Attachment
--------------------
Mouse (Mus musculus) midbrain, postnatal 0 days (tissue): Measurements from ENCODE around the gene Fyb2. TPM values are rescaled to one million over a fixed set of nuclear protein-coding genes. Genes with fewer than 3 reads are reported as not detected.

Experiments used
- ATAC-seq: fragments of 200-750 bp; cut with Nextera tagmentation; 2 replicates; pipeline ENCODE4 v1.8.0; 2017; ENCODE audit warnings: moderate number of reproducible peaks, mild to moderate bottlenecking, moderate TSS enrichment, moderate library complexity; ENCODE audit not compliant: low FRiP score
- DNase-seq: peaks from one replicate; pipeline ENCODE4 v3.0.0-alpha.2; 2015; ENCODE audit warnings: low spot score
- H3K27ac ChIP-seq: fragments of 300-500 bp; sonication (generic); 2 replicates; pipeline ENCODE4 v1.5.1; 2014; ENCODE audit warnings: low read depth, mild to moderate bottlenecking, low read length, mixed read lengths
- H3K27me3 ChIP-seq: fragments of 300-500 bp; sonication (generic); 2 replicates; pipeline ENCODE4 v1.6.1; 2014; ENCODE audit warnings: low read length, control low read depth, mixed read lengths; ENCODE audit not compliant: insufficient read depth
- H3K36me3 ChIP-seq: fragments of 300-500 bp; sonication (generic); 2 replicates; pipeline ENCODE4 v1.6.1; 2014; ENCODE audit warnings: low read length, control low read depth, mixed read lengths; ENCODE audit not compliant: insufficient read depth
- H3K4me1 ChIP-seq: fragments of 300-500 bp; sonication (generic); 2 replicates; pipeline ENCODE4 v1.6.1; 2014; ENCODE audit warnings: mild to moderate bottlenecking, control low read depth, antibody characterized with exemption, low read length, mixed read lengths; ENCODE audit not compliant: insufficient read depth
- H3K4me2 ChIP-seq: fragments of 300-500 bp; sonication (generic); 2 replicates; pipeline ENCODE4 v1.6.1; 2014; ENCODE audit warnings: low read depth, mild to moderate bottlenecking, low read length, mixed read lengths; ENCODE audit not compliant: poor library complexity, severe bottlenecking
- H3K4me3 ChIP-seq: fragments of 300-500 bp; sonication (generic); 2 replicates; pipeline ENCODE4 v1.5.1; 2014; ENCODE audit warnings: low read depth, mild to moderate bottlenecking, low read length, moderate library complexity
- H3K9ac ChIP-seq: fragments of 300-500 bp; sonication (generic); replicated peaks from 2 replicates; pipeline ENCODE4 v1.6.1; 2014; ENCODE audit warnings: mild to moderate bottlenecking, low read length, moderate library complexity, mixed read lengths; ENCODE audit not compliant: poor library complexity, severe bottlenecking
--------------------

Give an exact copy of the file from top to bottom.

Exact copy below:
Mouse (Mus musculus) midbrain, postnatal 0 days (tissue): Measurements from ENCODE around the gene Fyb2. TPM values are rescaled to one million over a fixed set of nuclear protein-coding genes. Genes with fewer than 3 reads are reported as not detected.

Experiments used
- ATAC-seq: fragments of 200-750 bp; cut with Nextera tagmentation; 2 replicates; pipeline ENCODE4 v1.8.0; 2017; ENCODE audit warnings: moderate number of reproducible peaks, mild to moderate bottlenecking, moderate TSS enrichment, moderate library complexity; ENCODE audit not compliant: low FRiP score
- DNase-seq: peaks from one replicate; pipeline ENCODE4 v3.0.0-alpha.2; 2015; ENCODE audit warnings: low spot score
- H3K27ac ChIP-seq: fragments of 300-500 bp; sonication (generic); 2 replicates; pipeline ENCODE4 v1.5.1; 2014; ENCODE audit warnings: low read depth, mild to moderate bottlenecking, low read length, mixed read lengths
- H3K27me3 ChIP-seq: fragments of 300-500 bp; sonication (generic); 2 replicates; pipeline ENCODE4 v1.6.1; 2014; ENCODE audit warnings: low read length, control low read depth, mixed read lengths; ENCODE audit not compliant: insufficient read depth
- H3K36me3 ChIP-seq: fragments of 300-500 bp; sonication (generic); 2 replicates; pipeline ENCODE4 v1.6.1; 2014; ENCODE audit warnings: low read length, control low read depth, mixed read lengths; ENCODE audit not compliant: insufficient read depth
- H3K4me1 ChIP-seq: fragments of 300-500 bp; sonication (generic); 2 replicates; pipeline ENCODE4 v1.6.1; 2014; ENCODE audit warnings: mild to moderate bottlenecking, control low read depth, antibody characterized with exemption, low read length, mixed read lengths; ENCODE audit not compliant: insufficient read depth
- H3K4me2 ChIP-seq: fragments of 300-500 bp; sonication (generic); 2 replicates; pipeline ENCODE4 v1.6.1; 2014; ENCODE audit warnings: low read depth, mild to moderate bottlenecking, low read length, mixed read lengths; ENCODE audit not compliant: poor library complexity, severe bottlenecking
- H3K4me3 ChIP-seq: fragments of 300-500 bp; sonication (generic); 2 replicates; pipeline ENCODE4 v1.5.1; 2014; ENCODE audit warnings: low read depth, mild to moderate bottlenecking, low read length, moderate library complexity
- H3K9ac ChIP-seq: fragments of 300-500 bp; sonication (generic); replicated peaks from 2 replicates; pipeline ENCODE4 v1.6.1; 2014; ENCODE audit warnings: mild to moderate bottlenecking, low read length, moderate library complexity, mixed read lengths; ENCODE audit not compliant: poor library complexity, severe bottlenecking